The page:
Greg Baumhauer recording live album at the Squire Lounge Thursday

Comedy at the Squire Lounge has a storied yet ignominious history -- and Greg Baumhauer has been there through it all. As the founder and erstwhile host of the Squire's notorious Tuesday night open mic, Baumhauer has evolved into something of a deadbeat father-figure to novice comics who haunt the beloved dive bar week after week. For seven years, Baumhauer has presided over what came to be known as "the meanest mic in America." Indeed, for comics and audiences alike, Baumhauer's pointed mockery proved to be just as fearsome as the bar's pipe-hitting, knife-wielding demographic. While the Squire has (debatably) improved these days, open mic night can still feel like more of a stygian journey to nowhere than an evening of standup comedy -- but all that may change soon. The Squire is closing its doors for a few weeks to undergo major renovations.

In celebration of the death and eventual rebirth of the Squire Lounge, Greg Baumhauer will be recording his first live comedy album there on Thursday, August 15. See also: -Squire Lounge Comedy Night: It lives! It lives! -Greg Baumhauer on the end of the Squire Lounge's open-mike comedy night -Get Up, Stand Up

Westword: Why did you decide to record a comedy album now?

Greg Baumhauer: I decided a little while ago that I was going to record my album at the Squire. I probably should have recorded like five years ago, but I'm the ultimate slacker. I thought about doing it some other places, but I came to the decision that the album has to be called Greg Baumhauer: Live at the Squire Lounge. It has to. That's why it came about so quickly, because I found out that the renovations were happening, and I wanted to record this while the Squire was still the Squire. It's going to be more than just my album; it'll be a eulogy to what the Squire was.

How do you feel about the renovations?

Personally I'm torn about the remodel, because I love the staff and I want them to make more money and be able to go to work without the fear of getting stabbed. It will be nice to be able to take a shit there without going into the women's room. But it's sad, too, because that part of Denver is disappearing, the great dive bars are closing down or changing with the times. It's a sad trend. Denver is a seedy fucking town, even if we don't want to admit it. Denver is basically a truck stop with a couple of museums and a football team. It's our history. Denver is where pioneers who just ate their families on the trail would stop to drink whiskey and go whoring. I used to work at the Brown Palace hotel, and there's a tunnel underneath that guests would take to the brothel across the street.

How do you feel about the show?

I'm nervous about the show. I just booked it a week ago, so these jokes are not going to be as practiced as they would be for most comedy albums. It's also one-night only, so I've just got this one shot. Most comedy albums are recorded over a week, and cherry-picked for the best responses. For all I know the fucking power could go out on Thursday. Who knows who's going to heckle me? That's part of the reason I wanted to record it there. One of the things I miss about Denver comedy is the roughness of it. The Squire added a grit and meanness to the comedy scene that's kind of gone now. I used to be afraid almost every time I walked up on that stage. When I was host, before I started each show I had to convince myself that what I was about to do was a good idea. I'd be chain-smoking in the kitchen and it would take a few shots to get me out there.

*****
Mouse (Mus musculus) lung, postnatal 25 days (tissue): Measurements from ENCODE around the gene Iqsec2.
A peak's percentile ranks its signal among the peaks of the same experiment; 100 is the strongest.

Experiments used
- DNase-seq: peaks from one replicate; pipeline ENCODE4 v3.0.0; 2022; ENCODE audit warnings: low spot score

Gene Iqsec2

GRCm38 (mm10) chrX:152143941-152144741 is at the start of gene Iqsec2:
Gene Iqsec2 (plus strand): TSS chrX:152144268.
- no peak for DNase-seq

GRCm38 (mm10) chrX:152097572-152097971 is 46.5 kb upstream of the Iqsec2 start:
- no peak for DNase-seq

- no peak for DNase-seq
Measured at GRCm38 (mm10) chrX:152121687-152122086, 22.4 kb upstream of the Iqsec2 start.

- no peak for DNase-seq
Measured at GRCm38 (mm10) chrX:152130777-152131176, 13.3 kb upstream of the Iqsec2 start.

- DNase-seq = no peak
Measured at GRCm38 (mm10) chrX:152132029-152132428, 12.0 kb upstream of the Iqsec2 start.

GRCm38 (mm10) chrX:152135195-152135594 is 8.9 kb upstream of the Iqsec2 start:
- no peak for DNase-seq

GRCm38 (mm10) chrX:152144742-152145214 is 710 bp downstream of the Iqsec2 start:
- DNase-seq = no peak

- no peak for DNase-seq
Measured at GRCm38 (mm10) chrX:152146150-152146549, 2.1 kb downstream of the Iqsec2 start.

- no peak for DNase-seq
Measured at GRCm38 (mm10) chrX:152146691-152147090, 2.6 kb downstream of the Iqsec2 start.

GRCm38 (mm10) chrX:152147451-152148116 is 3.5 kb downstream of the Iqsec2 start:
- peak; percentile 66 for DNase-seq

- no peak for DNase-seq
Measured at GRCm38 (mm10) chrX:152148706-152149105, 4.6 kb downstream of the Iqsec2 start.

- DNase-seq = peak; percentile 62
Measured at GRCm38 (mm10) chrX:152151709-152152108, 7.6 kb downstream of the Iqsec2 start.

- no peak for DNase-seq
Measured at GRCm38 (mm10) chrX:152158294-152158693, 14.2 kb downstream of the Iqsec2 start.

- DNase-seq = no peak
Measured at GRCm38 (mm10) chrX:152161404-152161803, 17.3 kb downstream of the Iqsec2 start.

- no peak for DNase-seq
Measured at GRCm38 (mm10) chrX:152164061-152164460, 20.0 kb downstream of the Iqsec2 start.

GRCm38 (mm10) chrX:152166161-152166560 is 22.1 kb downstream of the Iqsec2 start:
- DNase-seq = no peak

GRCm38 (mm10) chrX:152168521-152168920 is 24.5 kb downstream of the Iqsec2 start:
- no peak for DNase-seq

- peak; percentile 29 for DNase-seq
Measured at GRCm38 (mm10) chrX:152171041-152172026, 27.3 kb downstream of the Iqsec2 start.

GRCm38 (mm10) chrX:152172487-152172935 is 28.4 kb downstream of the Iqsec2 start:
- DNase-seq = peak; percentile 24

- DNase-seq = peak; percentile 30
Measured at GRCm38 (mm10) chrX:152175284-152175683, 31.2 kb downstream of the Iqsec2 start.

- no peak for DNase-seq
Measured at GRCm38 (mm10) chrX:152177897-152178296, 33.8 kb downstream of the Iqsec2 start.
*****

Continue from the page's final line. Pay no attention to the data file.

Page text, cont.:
Do you have a favorite anecdote from the Squire's seedier days?

Yeah. It was back when I was hosting, and Adam Cayton-Holland was onstage. Back then, both doors opened, including the one right next to the stage. So this crackhead walks in the side door, and he's having an animated conversation on this weird-looking phone. You know: Crackheads, they command attention, so people were watching this crazy guy talk. So Adam starts talking to the guy. He looks at him and says, "Sir, are you talking into a baby's shoe?" And the guy was. Adam was asking him where the baby went, and I usually never do this, but I went up onto the stage, took the mic and announced, "I'm going to need everyone in here to search every dumpster within a four-mile radius." Things like that probably just won't happen any more. Greg Baumhauer: Live at the Squire Lounge is recording live at 10 p.m. Thursday at the Squire. This is an ideal opportunity for comedy fans and Colfax scumbags alike to enjoy the old Squire one last time. Follow Byron Graham on twitter @ByronFG for more mildly amusing sequences of words.

KEEP WESTWORD FREE... Since we started Westword, it has been defined as the free, independent voice of Denver, and we'd like to keep it that way. With local media under siege, it's more important than ever for us to rally support behind funding our local journalism. You can help by participating in our "I Support" program, allowing us to keep offering readers access to our incisive coverage of local news, food and culture with no paywalls.
Byron Graham is a writer, comedian and gentleman thief from Denver. Co-host of Designated Drunkard: A Comedy Drinking Game, the deathless Lion's Lair open mic and the Mutiny Book Club podcast, Byron also writes about comedy for Westword. He cannot abide cowardice, and he's never been defeated in an open duel.
Contact: Byron Graham